On the Edge: Mary Gauthier
There are two moments that define the life of Americana singer/songwriter Mary Gauthier: moving to Nashville and getting sober.
The latter happened 22 years ago, July 13, 1990, to be exact. At the time, Mary (her surname is pronounced go-SHAY) was recreating the Cajun delicacies of her Baton Rouge hometown at her own restaurant in Boston.
“I got arrested opening night for drunken driving,” Mary says candidly. “And in that little jail cell in Dorchester, Massachusetts, I saw the light.”
Eleven years later, empowered and full of adventure, she set foot for good in Nashville.
“It’s Mecca,” she says. “If you’re going to write songs in a serious way, this is still the place.”
And in Mary, a more “serious” songwriter would be hard to find. While she may still make a mean bowl of red beans and rice, her acclaim has come from putting pen to paper and picking up a guitar, resulting in six albums, including her 2010 masterwork, The Foundling. In February, the engaging performer released her first-ever concert album, Live at Blue Rock.
“I had never put out a live recording and the fans had been asking me for years,” she says of the project, which includes mesmerizing renditions of fan favorites like “Drag Queens in Limousines” and “I Drink.”
Despite her outsider stance toward the machinery of the Nashville music industry—“The business operates in a parallel universe. You don’t have to intersect with it unless you need something from it,” Mary says—it is “I Drink” that best connects her to contemporary country. Blake Shelton recorded the song on his 2004 album, Blake Shelton’s Barn and Grill.
“Blake cut that early in his career. I’ve read interviews with him where he feels [as if] he missed it, that he cut it too early in his career and they didn’t get to the bull’s-eye of that song,” Mary says of “I Drink,” which poignantly examines the natural instinct of an alcoholic. “My nature is to drink. For an alcoholic to not drink goes against their nature; it’s like asking a fish not to swim.”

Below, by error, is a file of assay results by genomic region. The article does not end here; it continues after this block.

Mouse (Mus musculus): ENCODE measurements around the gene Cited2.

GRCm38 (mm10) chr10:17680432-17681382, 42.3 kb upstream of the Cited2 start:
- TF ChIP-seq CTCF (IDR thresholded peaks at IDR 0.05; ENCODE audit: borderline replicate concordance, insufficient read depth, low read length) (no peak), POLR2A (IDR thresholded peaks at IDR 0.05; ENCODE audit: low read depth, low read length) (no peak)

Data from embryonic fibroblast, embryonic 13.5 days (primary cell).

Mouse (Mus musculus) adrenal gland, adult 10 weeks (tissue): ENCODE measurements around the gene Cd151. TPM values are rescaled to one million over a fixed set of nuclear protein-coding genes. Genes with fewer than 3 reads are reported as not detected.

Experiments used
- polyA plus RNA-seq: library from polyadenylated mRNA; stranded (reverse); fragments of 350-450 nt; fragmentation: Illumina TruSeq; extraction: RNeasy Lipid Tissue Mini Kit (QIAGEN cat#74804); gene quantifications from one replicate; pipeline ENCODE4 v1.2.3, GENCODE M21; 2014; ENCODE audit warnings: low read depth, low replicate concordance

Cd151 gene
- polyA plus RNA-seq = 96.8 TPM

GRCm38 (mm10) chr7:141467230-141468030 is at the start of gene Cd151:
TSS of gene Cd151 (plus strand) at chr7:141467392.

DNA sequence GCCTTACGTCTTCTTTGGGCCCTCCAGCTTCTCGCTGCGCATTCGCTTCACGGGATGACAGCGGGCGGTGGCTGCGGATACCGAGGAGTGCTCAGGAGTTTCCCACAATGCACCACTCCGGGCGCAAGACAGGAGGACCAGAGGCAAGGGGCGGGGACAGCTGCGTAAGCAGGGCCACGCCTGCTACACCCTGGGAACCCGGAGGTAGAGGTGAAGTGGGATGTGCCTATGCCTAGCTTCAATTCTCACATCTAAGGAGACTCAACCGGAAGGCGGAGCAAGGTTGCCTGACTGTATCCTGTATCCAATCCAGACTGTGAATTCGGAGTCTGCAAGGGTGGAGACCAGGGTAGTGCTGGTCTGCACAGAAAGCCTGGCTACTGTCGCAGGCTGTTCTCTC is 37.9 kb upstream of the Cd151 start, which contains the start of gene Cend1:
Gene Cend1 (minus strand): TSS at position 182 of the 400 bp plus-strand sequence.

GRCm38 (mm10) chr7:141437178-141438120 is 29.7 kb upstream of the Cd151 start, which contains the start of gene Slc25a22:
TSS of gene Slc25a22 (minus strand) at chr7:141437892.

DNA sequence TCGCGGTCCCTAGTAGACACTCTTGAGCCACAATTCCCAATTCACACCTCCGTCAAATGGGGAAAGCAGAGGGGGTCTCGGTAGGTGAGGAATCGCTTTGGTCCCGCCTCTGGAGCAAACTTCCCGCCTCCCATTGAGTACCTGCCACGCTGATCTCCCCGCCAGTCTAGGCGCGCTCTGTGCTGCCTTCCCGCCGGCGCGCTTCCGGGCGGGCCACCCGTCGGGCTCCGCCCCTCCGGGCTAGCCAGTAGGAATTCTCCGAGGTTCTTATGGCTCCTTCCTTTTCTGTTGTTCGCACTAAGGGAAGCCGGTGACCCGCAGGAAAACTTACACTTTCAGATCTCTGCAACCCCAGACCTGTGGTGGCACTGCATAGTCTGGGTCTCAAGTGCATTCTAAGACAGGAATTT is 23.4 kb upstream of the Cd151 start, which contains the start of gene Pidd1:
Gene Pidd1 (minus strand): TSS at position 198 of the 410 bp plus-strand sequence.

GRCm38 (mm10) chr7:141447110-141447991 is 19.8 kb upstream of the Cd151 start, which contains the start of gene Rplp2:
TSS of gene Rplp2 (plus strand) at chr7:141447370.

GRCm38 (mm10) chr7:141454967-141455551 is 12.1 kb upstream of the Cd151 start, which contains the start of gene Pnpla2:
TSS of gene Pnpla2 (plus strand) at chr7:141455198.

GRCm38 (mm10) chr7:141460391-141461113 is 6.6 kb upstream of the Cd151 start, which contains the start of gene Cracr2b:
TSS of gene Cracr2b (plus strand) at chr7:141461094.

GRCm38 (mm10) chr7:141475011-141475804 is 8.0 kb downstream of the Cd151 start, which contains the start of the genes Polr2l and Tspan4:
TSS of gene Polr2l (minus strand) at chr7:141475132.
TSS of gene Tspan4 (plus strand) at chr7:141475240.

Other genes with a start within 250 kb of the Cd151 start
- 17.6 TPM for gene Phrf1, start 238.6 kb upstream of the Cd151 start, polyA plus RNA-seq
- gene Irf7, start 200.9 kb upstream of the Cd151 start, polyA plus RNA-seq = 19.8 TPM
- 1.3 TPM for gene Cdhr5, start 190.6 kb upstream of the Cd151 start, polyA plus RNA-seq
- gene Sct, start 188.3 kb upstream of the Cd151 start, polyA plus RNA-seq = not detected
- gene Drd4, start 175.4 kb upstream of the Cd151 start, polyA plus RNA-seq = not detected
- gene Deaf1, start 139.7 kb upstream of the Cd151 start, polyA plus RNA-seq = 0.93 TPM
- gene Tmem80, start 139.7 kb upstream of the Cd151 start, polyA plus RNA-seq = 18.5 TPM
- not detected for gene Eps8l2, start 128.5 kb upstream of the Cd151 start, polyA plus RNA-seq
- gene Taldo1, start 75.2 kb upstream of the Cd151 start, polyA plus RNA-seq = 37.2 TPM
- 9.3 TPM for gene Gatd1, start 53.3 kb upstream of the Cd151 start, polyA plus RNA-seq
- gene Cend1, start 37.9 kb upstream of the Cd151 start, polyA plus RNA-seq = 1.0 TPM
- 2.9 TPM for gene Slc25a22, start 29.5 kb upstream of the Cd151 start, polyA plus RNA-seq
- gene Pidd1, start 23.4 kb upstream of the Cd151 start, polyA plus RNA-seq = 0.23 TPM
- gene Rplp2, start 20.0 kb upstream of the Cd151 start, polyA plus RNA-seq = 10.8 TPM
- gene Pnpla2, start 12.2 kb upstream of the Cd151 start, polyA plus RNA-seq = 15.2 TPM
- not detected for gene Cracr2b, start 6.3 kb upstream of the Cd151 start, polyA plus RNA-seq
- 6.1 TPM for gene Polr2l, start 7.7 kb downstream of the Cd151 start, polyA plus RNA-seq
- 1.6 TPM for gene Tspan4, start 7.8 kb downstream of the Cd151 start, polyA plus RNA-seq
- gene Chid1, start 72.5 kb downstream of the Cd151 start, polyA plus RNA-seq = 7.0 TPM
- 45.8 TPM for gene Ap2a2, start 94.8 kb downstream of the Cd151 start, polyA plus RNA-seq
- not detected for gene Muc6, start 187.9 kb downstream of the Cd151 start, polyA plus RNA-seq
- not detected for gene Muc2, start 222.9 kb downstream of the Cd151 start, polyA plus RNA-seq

For all her command of a lyric and the spotlight, however, Mary didn’t begin her career in music until much later in life. And she has some rabid Charlie Rich fans to thank—or blame—for that.
“The first concert I ever went to was Charlie Rich, who my mother loved. But my memories of that concert are marred by the abuse of the opening act by the audience. They kept screaming ‘Char-lie Rich, Char-lie Rich’ during the entire set. My little 10-year-old heart went out to him,” she recalls. “It scared me. I didn’t get into music until I was 40, probably because of that!”
Clearly, it was worth the wait. At a recent tribute to revered producer-engineer-artist Cowboy Jack Clement in Nashville, Mary brought the house down with a commanding take of “We Must Believe in Magic,” performing with an unshakeable sense of poise and purpose.
“I feel like I’m a journeyman now. It takes 10 years to get to being a journeyman in any craft, from welding to baking, to standing onstage and engaging an audience,” she says. “You have to become one with what you do to the point where you don’t think about it, you just are it.”
And, she advises, keep it simple—if you can.
“Like Johnny Cash always told people when they asked him about songwriting,” Mary says, “‘Write simple, kid. That’s the hardest possible way to write.’”